High Fidelity, which was released in 2000, doesn’t just reflect back on Cusack’s breakthrough movie. It functions as the close of an unofficial trilogy that begins in 1989 with Say Anything and continues through 1997’s Grosse Pointe Blank. In all three, Cusack plays a man who’s trying to figure out his life, not just who he is but what he stands for, and the later in life the story catches up with him, the more dire his situation becomes. Say Anything’s Lloyd Dobler is a high school senior struggling to figure out his next steps. Grosse Pointe Blank’s Martin Blank is a professional hit man thrown into a crisis of conscience by his imminent 10-year high school reunion. Rob Gordon is an aging hipster who realizes that leading the life of a “professional appreciator” has left him with few achievements of his own. It’s too much to say that he’s playing the same character in all three (although Martin Blank is definitely a Sliding Doors version of Lloyd Dobler), but there’s enough connecting them to make them feel like overlapping parts of a whole, a Venn diagram that verges on a single circle.

4. Bastards of Soul, The Waiting Time.

5. Via AtlasObscura, “When Squirrels Were One of America’s Most Popular Pets.”

Saturday Morning Links

1. Via Mel Magazine, the oral history of the Members Only jacket.

2. Not for the politics, but for the political theory, via Politico, that turnout wins elections, not swing voters.

3. Via The Conversation, 8 things we do that really confuse our dogs, including the idea that we leave them alone. I would like to never leave my dogs alone:

In these situations, naive dogs can’t be sure we’ll ever return to collect them. Only after experience are they likely to expect a reunion, and even then, their experience depends on the context.

4. Via Popular Mechanics, a fungus among us (well in Russia) that eats radiation. Don’t ever forget that science and nature are awesome.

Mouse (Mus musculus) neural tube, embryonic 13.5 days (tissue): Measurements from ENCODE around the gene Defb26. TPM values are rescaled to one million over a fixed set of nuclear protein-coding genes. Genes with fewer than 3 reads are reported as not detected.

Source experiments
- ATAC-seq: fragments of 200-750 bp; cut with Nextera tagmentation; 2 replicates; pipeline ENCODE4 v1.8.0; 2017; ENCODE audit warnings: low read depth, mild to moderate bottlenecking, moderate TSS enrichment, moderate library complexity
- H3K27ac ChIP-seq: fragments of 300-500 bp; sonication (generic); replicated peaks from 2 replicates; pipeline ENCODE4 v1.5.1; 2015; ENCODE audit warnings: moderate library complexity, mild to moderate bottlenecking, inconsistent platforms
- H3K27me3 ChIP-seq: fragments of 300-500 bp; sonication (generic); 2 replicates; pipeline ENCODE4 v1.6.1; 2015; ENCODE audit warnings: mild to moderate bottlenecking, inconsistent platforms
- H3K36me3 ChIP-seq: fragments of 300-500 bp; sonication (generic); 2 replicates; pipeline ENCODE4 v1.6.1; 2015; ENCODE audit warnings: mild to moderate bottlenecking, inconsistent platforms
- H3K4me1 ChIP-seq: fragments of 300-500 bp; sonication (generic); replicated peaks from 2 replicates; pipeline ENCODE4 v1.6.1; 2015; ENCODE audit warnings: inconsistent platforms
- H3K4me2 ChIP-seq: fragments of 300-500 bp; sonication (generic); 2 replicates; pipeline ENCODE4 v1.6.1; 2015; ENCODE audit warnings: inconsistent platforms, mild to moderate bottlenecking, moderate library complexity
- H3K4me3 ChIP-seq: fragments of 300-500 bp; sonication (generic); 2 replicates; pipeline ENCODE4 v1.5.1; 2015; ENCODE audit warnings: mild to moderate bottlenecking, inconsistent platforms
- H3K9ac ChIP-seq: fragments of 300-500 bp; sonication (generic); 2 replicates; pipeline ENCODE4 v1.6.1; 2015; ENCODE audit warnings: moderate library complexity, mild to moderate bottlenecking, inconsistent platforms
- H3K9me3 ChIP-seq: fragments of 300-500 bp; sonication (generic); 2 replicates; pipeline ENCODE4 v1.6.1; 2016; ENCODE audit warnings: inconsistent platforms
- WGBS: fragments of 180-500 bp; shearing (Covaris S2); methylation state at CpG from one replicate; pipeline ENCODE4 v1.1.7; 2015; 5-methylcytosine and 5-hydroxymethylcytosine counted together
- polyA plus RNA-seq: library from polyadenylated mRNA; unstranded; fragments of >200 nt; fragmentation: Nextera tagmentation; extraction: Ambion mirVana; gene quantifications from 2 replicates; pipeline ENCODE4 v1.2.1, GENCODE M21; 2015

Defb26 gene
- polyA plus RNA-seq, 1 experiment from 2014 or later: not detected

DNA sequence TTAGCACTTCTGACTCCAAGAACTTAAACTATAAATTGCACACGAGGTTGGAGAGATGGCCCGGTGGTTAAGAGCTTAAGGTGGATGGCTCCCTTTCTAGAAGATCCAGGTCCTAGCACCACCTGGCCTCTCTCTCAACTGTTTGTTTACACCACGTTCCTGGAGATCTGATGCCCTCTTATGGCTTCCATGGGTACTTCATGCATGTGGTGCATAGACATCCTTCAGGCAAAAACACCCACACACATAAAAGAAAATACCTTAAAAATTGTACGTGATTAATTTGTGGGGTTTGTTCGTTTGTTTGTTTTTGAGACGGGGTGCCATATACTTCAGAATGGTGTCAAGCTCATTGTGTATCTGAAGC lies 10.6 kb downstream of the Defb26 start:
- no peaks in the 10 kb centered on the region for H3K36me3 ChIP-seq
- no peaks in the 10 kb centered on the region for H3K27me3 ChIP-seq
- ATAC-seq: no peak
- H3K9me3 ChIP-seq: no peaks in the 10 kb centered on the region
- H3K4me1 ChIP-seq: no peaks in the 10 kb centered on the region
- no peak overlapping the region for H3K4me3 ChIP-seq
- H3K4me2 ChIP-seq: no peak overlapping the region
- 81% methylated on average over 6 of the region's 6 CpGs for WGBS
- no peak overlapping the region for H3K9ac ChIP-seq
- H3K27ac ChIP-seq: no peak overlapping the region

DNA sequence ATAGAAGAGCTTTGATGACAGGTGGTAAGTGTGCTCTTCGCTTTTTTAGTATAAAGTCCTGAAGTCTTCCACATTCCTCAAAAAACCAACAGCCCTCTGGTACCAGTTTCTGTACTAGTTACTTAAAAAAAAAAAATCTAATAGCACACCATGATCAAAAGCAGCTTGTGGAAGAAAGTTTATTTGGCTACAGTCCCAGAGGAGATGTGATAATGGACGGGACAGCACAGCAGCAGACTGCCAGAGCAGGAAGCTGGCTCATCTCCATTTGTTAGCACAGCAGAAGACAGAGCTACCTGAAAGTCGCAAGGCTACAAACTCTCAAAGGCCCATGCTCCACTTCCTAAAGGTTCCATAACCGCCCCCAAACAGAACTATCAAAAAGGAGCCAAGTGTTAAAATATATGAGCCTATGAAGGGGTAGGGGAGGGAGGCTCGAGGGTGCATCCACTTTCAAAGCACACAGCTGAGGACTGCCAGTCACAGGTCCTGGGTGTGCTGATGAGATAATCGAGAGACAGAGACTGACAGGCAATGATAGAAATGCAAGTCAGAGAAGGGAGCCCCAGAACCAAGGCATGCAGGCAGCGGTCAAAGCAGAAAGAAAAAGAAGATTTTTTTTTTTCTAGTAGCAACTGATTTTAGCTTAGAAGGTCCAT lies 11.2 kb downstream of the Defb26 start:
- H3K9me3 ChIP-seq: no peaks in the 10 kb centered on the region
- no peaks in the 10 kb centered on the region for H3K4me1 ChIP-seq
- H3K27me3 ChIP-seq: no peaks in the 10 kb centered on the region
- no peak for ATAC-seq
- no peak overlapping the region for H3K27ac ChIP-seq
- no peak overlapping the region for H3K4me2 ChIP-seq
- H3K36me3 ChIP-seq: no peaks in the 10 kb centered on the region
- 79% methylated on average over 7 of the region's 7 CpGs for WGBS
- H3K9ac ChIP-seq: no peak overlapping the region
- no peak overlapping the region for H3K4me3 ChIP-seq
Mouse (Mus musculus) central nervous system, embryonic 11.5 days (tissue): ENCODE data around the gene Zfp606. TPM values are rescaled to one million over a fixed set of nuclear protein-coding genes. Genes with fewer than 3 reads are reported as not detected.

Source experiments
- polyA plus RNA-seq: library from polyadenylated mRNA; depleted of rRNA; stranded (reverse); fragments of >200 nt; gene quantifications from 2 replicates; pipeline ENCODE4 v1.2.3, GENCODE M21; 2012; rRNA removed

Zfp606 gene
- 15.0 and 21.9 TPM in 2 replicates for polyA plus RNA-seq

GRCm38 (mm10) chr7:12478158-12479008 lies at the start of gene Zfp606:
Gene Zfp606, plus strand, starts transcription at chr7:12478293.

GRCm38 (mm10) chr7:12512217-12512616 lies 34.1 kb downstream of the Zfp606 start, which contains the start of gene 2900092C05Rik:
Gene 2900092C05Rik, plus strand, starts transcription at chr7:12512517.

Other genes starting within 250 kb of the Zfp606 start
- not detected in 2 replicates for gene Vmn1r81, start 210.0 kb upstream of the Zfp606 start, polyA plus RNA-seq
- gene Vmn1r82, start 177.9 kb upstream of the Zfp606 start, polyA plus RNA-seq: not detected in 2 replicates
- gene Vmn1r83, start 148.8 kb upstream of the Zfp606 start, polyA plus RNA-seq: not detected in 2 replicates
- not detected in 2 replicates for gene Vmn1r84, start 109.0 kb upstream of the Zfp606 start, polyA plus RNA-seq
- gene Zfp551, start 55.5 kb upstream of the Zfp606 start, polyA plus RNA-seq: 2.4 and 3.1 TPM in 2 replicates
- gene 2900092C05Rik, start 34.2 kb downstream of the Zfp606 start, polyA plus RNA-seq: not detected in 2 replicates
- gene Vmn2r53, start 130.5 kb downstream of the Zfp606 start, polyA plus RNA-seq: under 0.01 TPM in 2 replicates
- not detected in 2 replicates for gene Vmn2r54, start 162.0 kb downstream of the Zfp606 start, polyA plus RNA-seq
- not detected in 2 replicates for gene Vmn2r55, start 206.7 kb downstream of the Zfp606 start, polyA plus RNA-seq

How can this fungus process radiation in this way? Because it has tons of very dark melanin pigment that absorbs radiation and processes it in a harmless way to produce energy. Scientists believe this mechanism could be used to make biomimicking substances that both block radiation from penetrating and turn it into a renewable energy source.

5. Black Pumas, Dirty Dirty.

Saturday Morning Links

1. The Internet of Beefs. I don’t know that I’ve ever connected with something more than I’ve connected with this.

A beef-only thinker is someone you cannot simply talk to. Anything that is not an expression of pure, unqualified support for whatever they are doing or saying is received as a mark of disrespect, and a provocation to conflict. From there, you can only crash into honor-based conflict mode, or back away and disengage.

The connection to crash-only programming is more than cosmetic, but it will take some set-up before I can establish the conceptual bridge.

Online public spaces are now being slowly taken over by beef-only thinkers, as the global culture wars evolve into a stable, endemic, background societal condition of continuous conflict. As the Great Weirding morphs into the Permaweird, the public internet is turning into the Internet of Beefs.

The Internet of Beefs, or IoB, is everywhere, on all platforms, all the time. Meatspace is just a source of matériel to be deployed online, possibly after some tasteful editing, decontextualization, and now AI-assisted manipulation.

If you participate in online public life, you cannot entirely avoid the Internet of Beefs. It is too big, too ubiquitous, and too widely distributed and connected across platforms. To continue operating in public spaces without being drawn into the conflict, you have to build an arsenal of passive-aggressive behaviors like subtweeting, ghosting, blocking, and muting — all while ignoring beef-only thinkers calling you out furiously as dishonorable and cowardly, and trying to bait you into active aggression.

Your only other option is to retreat to a shadowy network of private spaces defended by blocks, restricted feeds, secret-group gatekeeping boundaries, and subscribers-only paywalls. A sort of underground Internet that I’ve previously called the CozyWeb.

2. Via The Manual, the best travel and adventure documentaries on Netflix (right now).

3. Via OutsideOnline, the frozen backyard ponds of Minnesota hockey in pictures.

4. A bird’s eye view of Paris from 1550? Yes please.

5. Take my hand, we’ll make it I swear.